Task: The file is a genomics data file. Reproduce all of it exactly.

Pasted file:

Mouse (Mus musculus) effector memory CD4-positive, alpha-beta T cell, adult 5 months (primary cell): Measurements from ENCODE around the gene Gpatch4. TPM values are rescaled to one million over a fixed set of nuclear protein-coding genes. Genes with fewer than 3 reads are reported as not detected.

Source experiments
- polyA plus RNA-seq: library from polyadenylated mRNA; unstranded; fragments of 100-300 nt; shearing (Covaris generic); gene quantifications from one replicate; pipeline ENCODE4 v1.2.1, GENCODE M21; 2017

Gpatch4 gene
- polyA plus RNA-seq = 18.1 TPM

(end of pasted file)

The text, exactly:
Mouse (Mus musculus) effector memory CD4-positive, alpha-beta T cell, adult 5 months (primary cell): Measurements from ENCODE around the gene Gpatch4. TPM values are rescaled to one million over a fixed set of nuclear protein-coding genes. Genes with fewer than 3 reads are reported as not detected.

Source experiments
- polyA plus RNA-seq: library from polyadenylated mRNA; unstranded; fragments of 100-300 nt; shearing (Covaris generic); gene quantifications from one replicate; pipeline ENCODE4 v1.2.1, GENCODE M21; 2017

Gpatch4 gene
- polyA plus RNA-seq = 18.1 TPM